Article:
[00166] In one embodiment of this aspect, the instrument is a caregiver-directed questionnaire, and wherein the scoring system consists of: a system for scoring the subject's understanding of basic language; a system for scoring the subject's use of back-and- forth conversation; a system for scoring the subject's level of imaginative or pretend play; a system for scoring the subject's level of imaginative or pretend play with peers; a system for scoring the subject's use of eye contact; a system for scoring the subject's behavior in peer groups; and a system for scoring the subject's age when abnormality first recognized.

[00167] In another embodiment of this aspect, the subject's understanding of basic language is scored on a scale from 0 to 8, wherein the score of 0 corresponds with a subject who in response to a request can place an object, other than something to be used by himself/herself, in a new location in a different room, wherein the score of 1 corresponds with a subject who in response to a request can usually get an object, other than something for herself/himself from a different room, but usually cannot perform a new task with the object such as put it in a new place, wherein the score of 2 corresponds with a subject who understands more than 50 words, including names of friends and family, names of action figures and dolls, names of food items, but does not meet criteria for the previous two answers, wherein the score of 3 corresponds with a subject who understands fewer than 50 words, but some comprehension of "yes" and "no" and names of a favorite objects, foods, people, and also words within daily routines, wherein the score of 4 corresponds with a subject who has little or no understanding of words, and wherein the score of 8 corresponds with a subject whose understanding of basic language is not applicable.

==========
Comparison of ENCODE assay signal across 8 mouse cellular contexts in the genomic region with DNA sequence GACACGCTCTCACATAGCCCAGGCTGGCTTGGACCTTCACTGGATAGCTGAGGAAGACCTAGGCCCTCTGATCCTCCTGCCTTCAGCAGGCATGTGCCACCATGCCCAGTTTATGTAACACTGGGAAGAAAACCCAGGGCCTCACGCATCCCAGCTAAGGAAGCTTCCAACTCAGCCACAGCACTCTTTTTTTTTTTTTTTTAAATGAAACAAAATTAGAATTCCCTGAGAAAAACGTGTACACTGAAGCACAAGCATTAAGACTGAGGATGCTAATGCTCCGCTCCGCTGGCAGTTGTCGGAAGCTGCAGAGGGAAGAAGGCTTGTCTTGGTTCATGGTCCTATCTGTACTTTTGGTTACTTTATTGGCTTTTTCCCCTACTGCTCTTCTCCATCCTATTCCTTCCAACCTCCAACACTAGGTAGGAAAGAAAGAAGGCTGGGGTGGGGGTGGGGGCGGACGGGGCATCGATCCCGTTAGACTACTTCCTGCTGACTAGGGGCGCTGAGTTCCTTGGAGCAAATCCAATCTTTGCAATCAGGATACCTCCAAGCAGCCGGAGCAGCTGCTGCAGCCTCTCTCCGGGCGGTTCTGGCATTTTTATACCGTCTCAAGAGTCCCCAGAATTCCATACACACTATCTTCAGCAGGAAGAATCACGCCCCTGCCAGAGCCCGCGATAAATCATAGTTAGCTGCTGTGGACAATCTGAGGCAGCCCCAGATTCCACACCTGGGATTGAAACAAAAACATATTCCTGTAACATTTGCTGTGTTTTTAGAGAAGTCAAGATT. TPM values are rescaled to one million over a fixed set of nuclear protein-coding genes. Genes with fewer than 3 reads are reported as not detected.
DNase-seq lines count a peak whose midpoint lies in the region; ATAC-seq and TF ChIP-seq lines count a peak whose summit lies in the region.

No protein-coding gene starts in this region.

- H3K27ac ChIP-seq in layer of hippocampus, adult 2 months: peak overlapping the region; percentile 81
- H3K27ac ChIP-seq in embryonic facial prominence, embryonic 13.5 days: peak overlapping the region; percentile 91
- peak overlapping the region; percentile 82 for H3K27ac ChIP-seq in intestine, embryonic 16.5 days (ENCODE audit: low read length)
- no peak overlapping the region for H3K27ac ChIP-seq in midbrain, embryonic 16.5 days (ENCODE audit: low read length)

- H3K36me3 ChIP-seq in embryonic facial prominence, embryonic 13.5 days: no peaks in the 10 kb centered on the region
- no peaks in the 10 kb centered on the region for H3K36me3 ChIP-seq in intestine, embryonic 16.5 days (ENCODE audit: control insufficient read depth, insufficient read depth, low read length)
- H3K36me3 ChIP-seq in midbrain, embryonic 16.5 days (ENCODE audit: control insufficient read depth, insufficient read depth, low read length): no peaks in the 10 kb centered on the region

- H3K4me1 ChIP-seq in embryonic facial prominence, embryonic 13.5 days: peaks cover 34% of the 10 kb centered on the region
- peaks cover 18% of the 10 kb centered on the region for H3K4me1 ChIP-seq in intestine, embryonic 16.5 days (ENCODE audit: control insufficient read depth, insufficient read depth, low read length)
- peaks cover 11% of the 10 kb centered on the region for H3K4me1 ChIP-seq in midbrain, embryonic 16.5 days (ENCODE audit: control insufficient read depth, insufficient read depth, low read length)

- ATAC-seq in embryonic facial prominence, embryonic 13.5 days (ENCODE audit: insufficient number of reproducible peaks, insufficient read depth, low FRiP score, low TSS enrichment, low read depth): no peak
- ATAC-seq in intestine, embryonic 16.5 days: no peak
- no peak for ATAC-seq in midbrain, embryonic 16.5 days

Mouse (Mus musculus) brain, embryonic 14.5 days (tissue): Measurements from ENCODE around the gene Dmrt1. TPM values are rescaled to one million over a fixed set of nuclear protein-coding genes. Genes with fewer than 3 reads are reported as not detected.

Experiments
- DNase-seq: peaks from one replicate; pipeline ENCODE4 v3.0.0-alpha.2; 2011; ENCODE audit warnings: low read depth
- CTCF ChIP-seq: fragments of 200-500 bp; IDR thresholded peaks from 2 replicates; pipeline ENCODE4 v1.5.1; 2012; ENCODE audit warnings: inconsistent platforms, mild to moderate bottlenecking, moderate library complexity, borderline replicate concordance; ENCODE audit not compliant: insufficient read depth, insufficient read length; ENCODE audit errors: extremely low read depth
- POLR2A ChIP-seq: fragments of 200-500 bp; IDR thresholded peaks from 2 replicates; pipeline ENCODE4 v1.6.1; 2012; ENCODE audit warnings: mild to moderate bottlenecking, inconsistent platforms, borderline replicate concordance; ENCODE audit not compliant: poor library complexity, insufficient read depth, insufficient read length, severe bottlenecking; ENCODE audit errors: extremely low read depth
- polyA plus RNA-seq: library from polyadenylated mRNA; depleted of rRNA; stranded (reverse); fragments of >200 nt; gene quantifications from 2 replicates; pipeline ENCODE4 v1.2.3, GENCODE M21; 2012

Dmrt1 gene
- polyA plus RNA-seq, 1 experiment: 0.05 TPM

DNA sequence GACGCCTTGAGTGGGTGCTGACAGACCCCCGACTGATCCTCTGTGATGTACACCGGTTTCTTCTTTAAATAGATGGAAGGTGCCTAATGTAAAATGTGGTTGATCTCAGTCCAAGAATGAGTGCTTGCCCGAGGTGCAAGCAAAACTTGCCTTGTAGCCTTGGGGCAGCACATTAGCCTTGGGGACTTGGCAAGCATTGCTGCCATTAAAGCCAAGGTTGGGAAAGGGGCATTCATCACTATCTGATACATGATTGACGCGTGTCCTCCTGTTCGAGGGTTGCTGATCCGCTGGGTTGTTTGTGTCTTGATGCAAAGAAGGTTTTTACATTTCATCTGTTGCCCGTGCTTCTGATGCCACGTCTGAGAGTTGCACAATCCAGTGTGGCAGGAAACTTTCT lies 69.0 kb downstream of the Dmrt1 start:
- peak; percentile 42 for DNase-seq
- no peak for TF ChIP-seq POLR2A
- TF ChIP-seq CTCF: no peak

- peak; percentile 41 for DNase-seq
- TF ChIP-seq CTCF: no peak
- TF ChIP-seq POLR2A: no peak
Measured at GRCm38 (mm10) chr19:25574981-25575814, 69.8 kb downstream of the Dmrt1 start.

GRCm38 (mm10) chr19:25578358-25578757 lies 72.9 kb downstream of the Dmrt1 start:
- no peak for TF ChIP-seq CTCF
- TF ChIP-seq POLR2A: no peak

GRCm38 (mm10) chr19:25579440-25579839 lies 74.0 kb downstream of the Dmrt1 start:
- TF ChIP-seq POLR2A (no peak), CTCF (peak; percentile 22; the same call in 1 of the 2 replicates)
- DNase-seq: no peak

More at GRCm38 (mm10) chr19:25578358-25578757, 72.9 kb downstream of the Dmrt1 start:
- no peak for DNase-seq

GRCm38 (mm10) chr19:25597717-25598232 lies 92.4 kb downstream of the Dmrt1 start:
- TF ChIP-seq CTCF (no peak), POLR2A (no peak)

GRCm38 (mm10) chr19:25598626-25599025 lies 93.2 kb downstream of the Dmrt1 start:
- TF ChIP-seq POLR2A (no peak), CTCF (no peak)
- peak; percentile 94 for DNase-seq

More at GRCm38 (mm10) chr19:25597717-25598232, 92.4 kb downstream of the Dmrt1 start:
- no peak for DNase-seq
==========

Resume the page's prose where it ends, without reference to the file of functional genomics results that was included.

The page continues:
[00168] In another embodiment of this aspect, the subject's back-and-forth conversation is scored on a scale from 0 to 8, wherein the score of 1 corresponds with a subject for whom conversation flows, with the subject and another person both contributing to an ongoing dialogue, wherein the score of 2 corresponds with a subject who exhibits occasional back-and-forth conversation, but limited in flexibility or topics, wherein the score of 3 corresponds with a subject who exhibits little or no back-and-forth conversation, wherein the subject has difficulty building a conversation, wherein the subject fails to follow a conversation topic, and wherein the subject may ask or answer questions but not as part of a dialogue, wherein the score of 4 corresponds with a subject who rarely speaks or initiates conversation, and wherein the score of 8 corresponds with a subject for whom level of back- and-forth conversation is not applicable or cannot be scored.

[00169] In another embodiment of this aspect, the subject's level of imaginative or pretend play is scored on a scale from 0 to 8, wherein the score of 0 corresponds with a subject exhibiting a variety of imagination and pretend play, including use of toys to engage in play activity, wherein the score of 1 corresponds with a subject exhibiting some imagination and pretend play, including pretending with toys, but limited in variety or frequency, wherein the score of 2 corresponds with a subject exhibiting occasional pretending or highly repetitive pretend play, or only play that has been taught by others, wherein the score of 3 corresponds with a subject showing no pretend play, and wherein the score of 8 corresponds with a subject whose level of imaginative or pretend play is not applicable.